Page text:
On Thursday Shirah and I met up at the Tel Aviv Central Bus Station and walked from there to catch a Sherout (I’m sure that my transliteration is off) over to Nazareth. A Sherout is a cheaper, mini-bus-esque alternative ride for those who wish to save a few shekels.
On the way to Nazareth, at a certain point, if you look off into the distance, from the side of the mountain that you’re traveling on, you can see a wonderful patchwork of farms and agriculture – in the dessert, often shown to us in Western Media as being comprised of bones and barren, Israelis have succeeded in creating life (in so many ways); vineyards, and trees, and vegetables all grace the land in a wonderful monochromatic display of defiance against the elements (much like the personality of the natives: success against all odds).
Nazareth is heavily populated with Arabs, and the majority of signs are in Arabic (which was nice, as it let me put my site reading skills to use – this trip, has been incredibly humbling for me, as a soon to be graduated linguist). As we waited at a crossing, I was staring out the window trying to take in all of my surroundings and an old man saw me looking at him through my window and he waved at me and smiled, so I waved and smiled back. He was sitting in front of a coffee shop, a grey fedora on his head, just enjoying the day as he looked at all the people traveling through his town.
Arriving in Nazareth, I was surprised to find that it’s far more hilly than I imagined, but it is beautiful (all of the buildings are a vibrant white). Fabulous Condos are found populating Nazareth Ilit and construction is taking place all over Israel, renovations, restorations and new construction are abound…and it’s a great thing to see such positive growth in the Holy Land.
In Nazareth Ilit, if you ride the bus you get the added bonus of British Humor: rotaries are everywhere and when coupled with Israeli Drivers you get a medically accurate test for heart function.
From Nazareth we headed to Tiberias and made our way to the apartment-esque building that Shirah was staying in (a converted hostel that Oranim is currently using to house their Volunteers). After depositing our bags, we walked down city streets that were inviting with pagodas lining the sides, and music playing as small children danced while others ate ice cream or had their face painted and problems (at least, temporarily) are forgotten by all who walk through this wonderful town.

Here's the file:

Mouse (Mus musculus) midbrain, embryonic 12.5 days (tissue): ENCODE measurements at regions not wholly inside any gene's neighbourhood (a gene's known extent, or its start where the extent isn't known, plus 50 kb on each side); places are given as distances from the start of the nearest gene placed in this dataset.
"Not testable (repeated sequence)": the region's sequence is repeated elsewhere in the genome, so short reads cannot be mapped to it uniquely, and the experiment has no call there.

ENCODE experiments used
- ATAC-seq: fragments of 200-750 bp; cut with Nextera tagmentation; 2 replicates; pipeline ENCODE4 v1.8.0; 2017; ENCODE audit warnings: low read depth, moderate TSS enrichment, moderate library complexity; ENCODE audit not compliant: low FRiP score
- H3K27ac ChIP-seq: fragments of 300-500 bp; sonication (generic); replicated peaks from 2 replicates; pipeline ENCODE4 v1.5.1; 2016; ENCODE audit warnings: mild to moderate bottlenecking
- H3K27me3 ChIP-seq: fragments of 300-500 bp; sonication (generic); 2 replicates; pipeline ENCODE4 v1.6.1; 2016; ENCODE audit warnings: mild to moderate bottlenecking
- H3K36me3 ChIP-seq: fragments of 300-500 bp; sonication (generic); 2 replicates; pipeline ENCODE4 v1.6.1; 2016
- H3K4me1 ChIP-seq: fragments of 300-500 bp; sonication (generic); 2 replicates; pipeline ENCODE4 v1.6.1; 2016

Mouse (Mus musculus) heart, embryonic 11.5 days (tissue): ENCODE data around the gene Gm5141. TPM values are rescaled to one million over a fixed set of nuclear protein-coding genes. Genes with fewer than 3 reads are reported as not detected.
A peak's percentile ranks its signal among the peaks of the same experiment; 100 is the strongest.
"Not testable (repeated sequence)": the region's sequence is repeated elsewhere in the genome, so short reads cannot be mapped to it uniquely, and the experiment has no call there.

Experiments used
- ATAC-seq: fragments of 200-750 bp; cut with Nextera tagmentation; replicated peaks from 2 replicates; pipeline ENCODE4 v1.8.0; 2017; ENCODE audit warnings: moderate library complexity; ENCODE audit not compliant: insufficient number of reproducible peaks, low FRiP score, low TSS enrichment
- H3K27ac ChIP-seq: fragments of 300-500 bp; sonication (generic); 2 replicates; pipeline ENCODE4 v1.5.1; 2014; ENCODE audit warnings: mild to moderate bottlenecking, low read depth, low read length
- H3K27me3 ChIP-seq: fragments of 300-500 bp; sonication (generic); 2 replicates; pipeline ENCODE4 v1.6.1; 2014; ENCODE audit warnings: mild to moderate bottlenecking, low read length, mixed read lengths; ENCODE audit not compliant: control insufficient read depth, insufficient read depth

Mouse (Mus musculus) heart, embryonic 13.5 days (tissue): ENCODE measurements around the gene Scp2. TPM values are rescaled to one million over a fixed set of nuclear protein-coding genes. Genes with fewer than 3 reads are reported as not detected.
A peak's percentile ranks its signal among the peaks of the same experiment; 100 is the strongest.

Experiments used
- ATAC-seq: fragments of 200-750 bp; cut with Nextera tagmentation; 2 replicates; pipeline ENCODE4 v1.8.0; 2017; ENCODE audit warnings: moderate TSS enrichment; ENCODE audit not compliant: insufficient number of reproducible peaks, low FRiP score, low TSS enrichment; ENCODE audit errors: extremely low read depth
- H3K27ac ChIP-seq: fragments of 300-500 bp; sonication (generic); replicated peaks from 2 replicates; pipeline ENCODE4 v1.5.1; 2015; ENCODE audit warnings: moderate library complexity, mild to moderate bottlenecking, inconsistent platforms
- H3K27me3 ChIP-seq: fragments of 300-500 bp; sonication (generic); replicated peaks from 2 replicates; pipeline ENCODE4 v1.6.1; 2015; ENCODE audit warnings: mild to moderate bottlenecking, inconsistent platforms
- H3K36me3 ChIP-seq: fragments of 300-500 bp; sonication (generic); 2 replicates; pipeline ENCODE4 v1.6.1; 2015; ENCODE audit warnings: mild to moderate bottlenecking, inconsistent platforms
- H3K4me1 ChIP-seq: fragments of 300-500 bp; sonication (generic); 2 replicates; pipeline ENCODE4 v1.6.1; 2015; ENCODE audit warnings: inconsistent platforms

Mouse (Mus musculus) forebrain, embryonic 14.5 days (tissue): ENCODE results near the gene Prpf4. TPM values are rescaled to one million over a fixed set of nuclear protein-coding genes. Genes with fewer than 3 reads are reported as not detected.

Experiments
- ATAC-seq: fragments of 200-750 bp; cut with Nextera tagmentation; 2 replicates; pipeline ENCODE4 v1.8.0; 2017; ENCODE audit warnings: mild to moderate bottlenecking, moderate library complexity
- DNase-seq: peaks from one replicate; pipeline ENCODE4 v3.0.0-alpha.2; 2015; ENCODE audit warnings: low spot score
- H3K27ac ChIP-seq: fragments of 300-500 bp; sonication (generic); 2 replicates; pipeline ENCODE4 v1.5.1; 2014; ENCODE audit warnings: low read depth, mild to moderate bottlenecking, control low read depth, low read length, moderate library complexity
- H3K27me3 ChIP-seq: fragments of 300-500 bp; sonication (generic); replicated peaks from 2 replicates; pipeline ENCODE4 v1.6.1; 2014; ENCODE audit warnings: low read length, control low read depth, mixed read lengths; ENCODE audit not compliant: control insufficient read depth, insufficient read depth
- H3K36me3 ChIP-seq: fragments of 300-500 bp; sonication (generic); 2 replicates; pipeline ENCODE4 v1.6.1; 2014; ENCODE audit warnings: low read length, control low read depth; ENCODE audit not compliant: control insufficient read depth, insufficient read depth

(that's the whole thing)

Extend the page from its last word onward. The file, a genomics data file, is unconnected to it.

Walking down, making our way through all the vendors and sloped steps, we climbed over a fence, and made our way, walking across a sand bar, to lay on rocks and look up at the stars. Shirah and I spent a couple of hours relaxing. star gazing, and talking about life as we were surrounded by the Kinnert (also known as the Sea of Galilee). As we were getting ready to return to her place of abode a party boat drove by…with religious, Jewish, techno-remixes of all our favorite songs that we sing at synagogue…quite a party.
Next to the hostel are two twenty-four hour bakeries, one serving loafs of bread (usually for no more than a shekel a loaf) and the other selling pastries by weight (here, even cheaper than the previous bakery!). I had to walk by both regularly on my way to explore, and made a semi-successful attempt to hold my breath for fear of catching the scent of tantalizing food that can only serve to increase my waist size.
Shabbat was spent in quiet reflection and discussion with Shirah as we talked and planned out the next phases of where our lives and academics were going to take each of us, both of us bouncing ideas off of the other. Sunday morning we walked back down to the Kinneret and I saw a woman fishing off of the side to which one can only really remark “if you teach a (wo)man how to fish…”
Saturday night Shirah and I went out to experience some of the night life as we danced the night away at one of the local pubs where we were able to meet up with some fellow friends from Buffalo and I ran into the group of teenage girls that don’t think I speak English despite it being the only language I communicated with them in…it was a wonderful night, with all the local hits being spun by one of their resident DJs. On Sunday, Shirah and I made our way to the beach front, and I walked to the Kinnert and stood in it…and sadly, I must have been wearing the wrong brand of sandals, because I couldn’t walk on it.
Eventually, Shirah and I had to part ways and I made my way down to Meggido and then back to Tel Aviv where I spent two, wonderful, sun filled days at the beach, drifting in and out of sleep as I watched the waves crash on the Mediterranean shore.
Tonight I am sleeping, once again in Jerusalem. This time at a wonderful hostel called the Citadel Youth Hostel, which is built into the walls of Jerusalem providing a wonderful and cool rocky interior for the weary traveler.
Until Next Time, Am Yisrael Chai!